We are happy to announce that since the initial publication of the methodological paper around Lead-DBS, there have been quite some studies that applied Lead DBS in a clinical research setting. Check out our publications page for more information.
We are happy to announce a major update of Lead-DBS (v1.4).
Here are some key features:
- Novel electrode format – now any lead design you can think of is possible. This specifically adds support for the novel Boston Scientific Vercise directed leads to the toolbox (see picture). Also, custom made electrodes can be added easily.
- Co-registration between pre-op MRIs and post-op CTs works much more robustly now using BRAINSFit.
- fMRI/dMRI-based connectomic results can now be explored using both a seed-based and graph-theoretical approach in the 3D-viewer. In fMRI, you can even loop across time using a sliding-window approach.
Even more importantly, I am very happy to mention that the development team has grown substantially: Welcome Ningfei Li, Philip Plettig & Siobhán Ewert to the team!
We will continue to improve especially the new features in the upcoming months and there are a few nice new features already in the pipeline. As always, suggestions, comments and help (fork us on github) are most welcome.
Let’s push the frontier a bit, shall we? Michael Okun recently published a NEJM-article entitled “Deep-Brain Stimulation — Entering the Era of Human Neural-Network Modulation” and Jamie Henderson wrote a perspective paper in 2012 titled “Connectomic Surgery”.
Thus, from now on, LEAD-DBS features a fully functional connectomic processing pipeline (DTI, rs-fMRI) that is simple to use and integrate to your work. In this way, you can now also use LEAD-DBS for patients who did not even undergo surgery (e.g. for connectomic analyses or visualizations).
We are happy to share the current NeuroImage cover art with you, which shows a 3D rendering made with our toolbox (volume 107, 15 February 2015).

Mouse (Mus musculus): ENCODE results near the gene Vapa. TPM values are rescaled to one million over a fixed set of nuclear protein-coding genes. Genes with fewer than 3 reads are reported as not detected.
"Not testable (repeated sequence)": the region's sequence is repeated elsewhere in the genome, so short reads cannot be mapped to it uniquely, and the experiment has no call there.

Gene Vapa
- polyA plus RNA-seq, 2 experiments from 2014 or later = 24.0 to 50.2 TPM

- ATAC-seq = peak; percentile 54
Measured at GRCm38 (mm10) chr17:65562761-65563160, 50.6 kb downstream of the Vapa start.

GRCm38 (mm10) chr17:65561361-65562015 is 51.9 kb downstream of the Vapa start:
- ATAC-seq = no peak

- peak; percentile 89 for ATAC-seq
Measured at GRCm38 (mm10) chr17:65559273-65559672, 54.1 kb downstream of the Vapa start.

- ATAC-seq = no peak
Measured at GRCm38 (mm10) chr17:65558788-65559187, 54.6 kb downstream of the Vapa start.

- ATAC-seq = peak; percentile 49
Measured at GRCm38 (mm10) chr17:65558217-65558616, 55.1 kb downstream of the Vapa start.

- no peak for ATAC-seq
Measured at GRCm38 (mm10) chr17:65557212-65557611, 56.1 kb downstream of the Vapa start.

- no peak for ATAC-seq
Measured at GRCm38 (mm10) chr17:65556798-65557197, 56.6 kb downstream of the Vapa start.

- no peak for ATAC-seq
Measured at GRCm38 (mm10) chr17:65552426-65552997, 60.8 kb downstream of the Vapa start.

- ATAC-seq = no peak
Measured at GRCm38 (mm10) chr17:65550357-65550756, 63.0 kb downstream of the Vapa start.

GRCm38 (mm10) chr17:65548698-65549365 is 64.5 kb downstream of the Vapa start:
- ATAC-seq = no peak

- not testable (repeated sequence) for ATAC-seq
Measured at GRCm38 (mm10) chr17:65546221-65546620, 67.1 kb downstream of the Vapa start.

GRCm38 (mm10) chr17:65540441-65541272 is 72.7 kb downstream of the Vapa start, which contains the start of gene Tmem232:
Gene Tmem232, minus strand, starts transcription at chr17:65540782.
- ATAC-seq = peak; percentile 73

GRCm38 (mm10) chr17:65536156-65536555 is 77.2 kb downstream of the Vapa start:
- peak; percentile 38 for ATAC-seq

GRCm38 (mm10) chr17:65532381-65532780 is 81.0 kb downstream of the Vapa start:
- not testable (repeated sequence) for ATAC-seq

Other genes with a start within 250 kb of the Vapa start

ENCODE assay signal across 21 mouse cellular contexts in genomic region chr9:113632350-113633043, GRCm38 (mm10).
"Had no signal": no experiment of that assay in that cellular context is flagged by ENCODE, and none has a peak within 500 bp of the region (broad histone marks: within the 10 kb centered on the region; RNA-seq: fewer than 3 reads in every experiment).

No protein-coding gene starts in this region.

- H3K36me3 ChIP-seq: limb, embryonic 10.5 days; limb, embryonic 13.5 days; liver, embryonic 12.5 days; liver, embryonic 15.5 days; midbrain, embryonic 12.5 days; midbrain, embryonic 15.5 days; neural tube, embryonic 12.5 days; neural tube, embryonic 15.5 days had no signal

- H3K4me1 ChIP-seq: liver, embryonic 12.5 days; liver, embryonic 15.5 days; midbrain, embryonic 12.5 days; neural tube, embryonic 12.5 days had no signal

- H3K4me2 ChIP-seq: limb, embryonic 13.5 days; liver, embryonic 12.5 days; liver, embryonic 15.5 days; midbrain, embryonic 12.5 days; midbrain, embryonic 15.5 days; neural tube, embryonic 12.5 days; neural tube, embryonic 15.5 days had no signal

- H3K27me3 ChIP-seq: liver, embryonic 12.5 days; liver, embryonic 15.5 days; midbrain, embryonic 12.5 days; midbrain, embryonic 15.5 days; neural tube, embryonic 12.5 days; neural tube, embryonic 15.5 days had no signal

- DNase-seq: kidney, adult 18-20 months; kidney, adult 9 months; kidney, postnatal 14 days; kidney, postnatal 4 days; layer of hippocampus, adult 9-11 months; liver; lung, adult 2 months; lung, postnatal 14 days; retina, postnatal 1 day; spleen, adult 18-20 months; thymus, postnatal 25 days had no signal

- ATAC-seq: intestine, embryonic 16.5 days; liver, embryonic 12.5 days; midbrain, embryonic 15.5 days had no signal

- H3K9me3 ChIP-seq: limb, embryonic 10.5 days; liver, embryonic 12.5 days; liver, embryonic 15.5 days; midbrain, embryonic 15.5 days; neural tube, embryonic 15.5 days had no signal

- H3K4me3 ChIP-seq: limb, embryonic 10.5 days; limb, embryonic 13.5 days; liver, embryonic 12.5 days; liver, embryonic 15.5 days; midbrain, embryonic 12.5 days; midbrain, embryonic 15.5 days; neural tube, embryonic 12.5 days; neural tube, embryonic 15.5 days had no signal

The accompanying text for the image is the following:
Depicted is a three-dimensional reconstruction of deep brain stimulation electrode placements in a patient suffering from Parkinson’s disease. Using a novel open-source toolbox that is introduced in this issue of NeuroImage, the electrodes are modeled in their accurate position in the brain based on postoperative magnetic resonance imaging and using the accurate dimensions of the electrode lead model implanted in the patient’s brain.
Using such a reconstruction of the stimulation setting, it can be determined, whether deep brain stimulation electrodes are accurately placed within the target structure – in this case the sensorimotor functional zone of the subthalamic nucleus. Moreover, the volume of tissue activated by the stimulation can be modeled using the actual stimulation parameters applied in the patient’s treatment.
Lastly, based on the volume of activated tissue that has been modeled for a certain patient, diffusion weighted imaging based fiber-tracking may be used to analyze the influence of the stimulation on the whole structural (and functional) connectome of the patient’s brain. This combined approach allows the researcher to study local effects of the stimulation (associated with the placement of the electrode within the target structure), as well as distant effects effects (associated with the whole-brain network influenced by the stimulation).
We are happy to announce that LEAD-DBS was awarded with the Max-Rubner-Prize for Innovation and Technology of Stiftung Charité this January. Prize money will be used for further development and deployment of the toolbox.